Rien ne developpe l’intelligence comme les voyages – Emile Zola
Travel broadens the mind – Emile Zola
The grand city of Vienne boasts of its very very long association with history. It has a handful of tell-a-tale signs that reveal its ties with religion for ages. The very grand scale of these sites nudges one to call it ‘hallowed’ Vienne.
Jardin archéologique de Cybèle
Cybele was a ‘Great Mother of God’ goddess of Greek and Romans. Fragments of the bas relief dedicated to goddess Cybele were found in 1940 when the archaeological excavation of an area near the Temple of Augustus was undertaken in 1938. Hence the name, ‘Jardin archeologique de Cybele (archaeological garden of Cybele)’. The garden contains the remains of the ancient Gallo-Roman city. The three distinctive groups of the city that can be seen here are the arcade of a portico, a huge wall of a quadrangular assembly room, and the remains of the residential area with terraces.
Cathedrale de Saint Maurice
It is a Roman Catholic church dedicated to Saint Maurice. It was built gradually from the 4th century BC till the 16th century. Every successive master builder of the cathedral showed inclusivity by retaining the original Gallo-Roman fragments, Romanesque features, and Gothic chapels while adding newer dimensions.
Portals on the West façade date back to the 14th century. These portals boast of various figures from the holy history of Christianity in the ‘flamboyant style’ that entraps the attention of the visitor.
The Western Portals open to a flight of steps leading to the river Rhone at a short distance.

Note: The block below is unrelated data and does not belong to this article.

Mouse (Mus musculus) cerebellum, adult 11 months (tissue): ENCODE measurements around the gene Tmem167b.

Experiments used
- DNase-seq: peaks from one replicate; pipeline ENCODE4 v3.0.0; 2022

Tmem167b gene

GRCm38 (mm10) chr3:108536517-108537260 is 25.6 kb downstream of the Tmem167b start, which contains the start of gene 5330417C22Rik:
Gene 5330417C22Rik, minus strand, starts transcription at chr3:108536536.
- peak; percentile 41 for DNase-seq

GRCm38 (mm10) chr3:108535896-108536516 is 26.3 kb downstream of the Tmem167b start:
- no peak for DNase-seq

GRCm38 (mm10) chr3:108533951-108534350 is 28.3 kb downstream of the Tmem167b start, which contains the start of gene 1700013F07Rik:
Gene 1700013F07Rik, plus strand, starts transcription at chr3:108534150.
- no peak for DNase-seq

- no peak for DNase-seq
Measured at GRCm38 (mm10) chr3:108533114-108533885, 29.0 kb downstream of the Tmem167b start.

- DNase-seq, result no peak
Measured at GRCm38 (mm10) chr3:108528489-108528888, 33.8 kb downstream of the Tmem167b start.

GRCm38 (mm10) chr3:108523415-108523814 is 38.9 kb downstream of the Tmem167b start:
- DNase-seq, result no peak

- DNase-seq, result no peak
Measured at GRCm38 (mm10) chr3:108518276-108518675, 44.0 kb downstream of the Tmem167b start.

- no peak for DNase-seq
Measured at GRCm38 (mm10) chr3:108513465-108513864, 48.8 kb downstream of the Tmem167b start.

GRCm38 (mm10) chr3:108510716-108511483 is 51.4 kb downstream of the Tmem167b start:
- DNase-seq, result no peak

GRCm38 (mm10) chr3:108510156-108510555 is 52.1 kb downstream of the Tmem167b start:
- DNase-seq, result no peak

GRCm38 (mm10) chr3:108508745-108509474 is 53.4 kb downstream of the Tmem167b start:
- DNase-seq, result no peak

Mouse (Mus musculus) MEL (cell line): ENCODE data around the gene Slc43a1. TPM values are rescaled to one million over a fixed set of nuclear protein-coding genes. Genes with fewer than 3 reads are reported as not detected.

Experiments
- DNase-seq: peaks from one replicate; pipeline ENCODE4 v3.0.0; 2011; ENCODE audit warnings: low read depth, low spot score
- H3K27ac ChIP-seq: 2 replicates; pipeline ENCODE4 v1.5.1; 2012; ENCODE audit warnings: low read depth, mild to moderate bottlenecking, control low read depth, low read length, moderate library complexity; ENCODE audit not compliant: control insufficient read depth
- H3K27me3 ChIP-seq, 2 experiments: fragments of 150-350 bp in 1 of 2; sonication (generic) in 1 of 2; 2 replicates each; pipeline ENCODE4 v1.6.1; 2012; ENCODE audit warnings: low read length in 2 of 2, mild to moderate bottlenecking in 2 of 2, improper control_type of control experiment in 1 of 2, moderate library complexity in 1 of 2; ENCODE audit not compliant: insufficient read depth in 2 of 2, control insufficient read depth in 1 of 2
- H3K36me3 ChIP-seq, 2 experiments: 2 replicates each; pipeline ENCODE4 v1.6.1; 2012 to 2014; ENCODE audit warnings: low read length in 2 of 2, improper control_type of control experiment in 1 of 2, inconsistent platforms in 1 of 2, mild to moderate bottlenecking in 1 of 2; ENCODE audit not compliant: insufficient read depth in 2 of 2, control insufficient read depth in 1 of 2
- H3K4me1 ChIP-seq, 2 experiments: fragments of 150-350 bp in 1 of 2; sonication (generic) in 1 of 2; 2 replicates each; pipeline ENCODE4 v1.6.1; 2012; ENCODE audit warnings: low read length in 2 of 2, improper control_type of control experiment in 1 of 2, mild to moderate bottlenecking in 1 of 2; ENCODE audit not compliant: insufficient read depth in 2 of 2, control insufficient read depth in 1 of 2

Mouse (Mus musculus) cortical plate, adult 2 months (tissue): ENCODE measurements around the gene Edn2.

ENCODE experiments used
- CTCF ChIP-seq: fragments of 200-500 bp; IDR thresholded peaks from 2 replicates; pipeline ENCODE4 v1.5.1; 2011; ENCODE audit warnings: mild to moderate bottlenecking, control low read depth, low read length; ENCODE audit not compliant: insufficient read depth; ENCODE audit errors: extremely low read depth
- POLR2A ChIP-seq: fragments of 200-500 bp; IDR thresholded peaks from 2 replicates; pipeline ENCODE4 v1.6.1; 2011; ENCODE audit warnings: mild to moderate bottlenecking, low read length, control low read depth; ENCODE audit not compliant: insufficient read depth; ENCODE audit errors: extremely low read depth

However, the cathedral fell victim to the Wars of Religion between 1561 till 1567 and had been mercilessly pillaged.
The beautiful mosaics however escaped fate and are as fresh as ever!
Musee Lapidaire Saint Pierre
Lapidaire (English: Lapidary) stands for the practice of shaping stone, minerals, or gemstones into decorative items such as cabochons, engraved gems, and faceted designs. Saint Pierre Church is one of the oldest churches in France (around 5th Century). It was restored in the 12th century and was converted into a museum in 1876, which we know of today as Musee Lapidaire Saint Pierre. It houses several important sets of lapidaries from ancient Vienne, mosaics, monuments, and Roman sculptures like Tutela and Appolo Archer.
The time now to relax by the riverside and soak in views of the hallowed city from la Passarelle (the footbridge).
Situated along the river Rhone, Vienne had been a city of prominence since ancient days. Rhone provided and still continues to provide the necessary channel for trade (textile and metallurgical industries) and leisure (tourism).
There are other remarkable sites as well like the Roman Theater(built around 40AD with a seating capacity of 13,000 spectators where the famous Jazz festival of Vienne is held every year), Roman Circus (a 20m stone obelisk), Jardin du 8 Mai 1945 (commemorating the victory of allied forces in the 2nd world war), Mont Pipet (the highest point in the city with Chapelle Notre Dame de la Salette and the statue of the Virgin) etc
It’s difficult to say goodbye to this grand, hallowed city. But don’t we have to visit the other alluring destinations?
Click here for a short video of today’s tour.
Click here for posts so far in the “Exploring l’Hexagone” series